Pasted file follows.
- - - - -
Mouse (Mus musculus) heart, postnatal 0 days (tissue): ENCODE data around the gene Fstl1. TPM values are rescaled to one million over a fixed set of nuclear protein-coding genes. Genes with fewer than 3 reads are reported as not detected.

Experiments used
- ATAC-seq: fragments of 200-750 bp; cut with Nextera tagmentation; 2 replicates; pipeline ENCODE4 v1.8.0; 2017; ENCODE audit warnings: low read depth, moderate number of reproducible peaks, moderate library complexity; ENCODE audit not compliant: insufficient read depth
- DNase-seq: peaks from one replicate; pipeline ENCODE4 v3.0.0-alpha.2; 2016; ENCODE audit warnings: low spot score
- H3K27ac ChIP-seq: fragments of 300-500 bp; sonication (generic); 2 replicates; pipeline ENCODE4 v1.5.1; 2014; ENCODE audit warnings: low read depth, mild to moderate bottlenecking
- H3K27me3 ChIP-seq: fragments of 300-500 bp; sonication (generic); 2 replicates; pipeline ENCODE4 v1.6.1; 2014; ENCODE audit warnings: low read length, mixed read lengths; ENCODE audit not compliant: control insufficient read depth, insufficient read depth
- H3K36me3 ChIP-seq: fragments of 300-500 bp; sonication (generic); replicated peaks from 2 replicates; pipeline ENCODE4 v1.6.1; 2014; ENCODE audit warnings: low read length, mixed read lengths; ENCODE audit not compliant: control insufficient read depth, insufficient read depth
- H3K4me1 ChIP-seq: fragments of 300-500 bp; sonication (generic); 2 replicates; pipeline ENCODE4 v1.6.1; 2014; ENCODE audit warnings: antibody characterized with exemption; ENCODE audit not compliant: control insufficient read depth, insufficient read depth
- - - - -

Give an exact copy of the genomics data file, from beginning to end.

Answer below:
Mouse (Mus musculus) heart, postnatal 0 days (tissue): ENCODE data around the gene Fstl1. TPM values are rescaled to one million over a fixed set of nuclear protein-coding genes. Genes with fewer than 3 reads are reported as not detected.

Experiments used
- ATAC-seq: fragments of 200-750 bp; cut with Nextera tagmentation; 2 replicates; pipeline ENCODE4 v1.8.0; 2017; ENCODE audit warnings: low read depth, moderate number of reproducible peaks, moderate library complexity; ENCODE audit not compliant: insufficient read depth
- DNase-seq: peaks from one replicate; pipeline ENCODE4 v3.0.0-alpha.2; 2016; ENCODE audit warnings: low spot score
- H3K27ac ChIP-seq: fragments of 300-500 bp; sonication (generic); 2 replicates; pipeline ENCODE4 v1.5.1; 2014; ENCODE audit warnings: low read depth, mild to moderate bottlenecking
- H3K27me3 ChIP-seq: fragments of 300-500 bp; sonication (generic); 2 replicates; pipeline ENCODE4 v1.6.1; 2014; ENCODE audit warnings: low read length, mixed read lengths; ENCODE audit not compliant: control insufficient read depth, insufficient read depth
- H3K36me3 ChIP-seq: fragments of 300-500 bp; sonication (generic); replicated peaks from 2 replicates; pipeline ENCODE4 v1.6.1; 2014; ENCODE audit warnings: low read length, mixed read lengths; ENCODE audit not compliant: control insufficient read depth, insufficient read depth
- H3K4me1 ChIP-seq: fragments of 300-500 bp; sonication (generic); 2 replicates; pipeline ENCODE4 v1.6.1; 2014; ENCODE audit warnings: antibody characterized with exemption; ENCODE audit not compliant: control insufficient read depth, insufficient read depth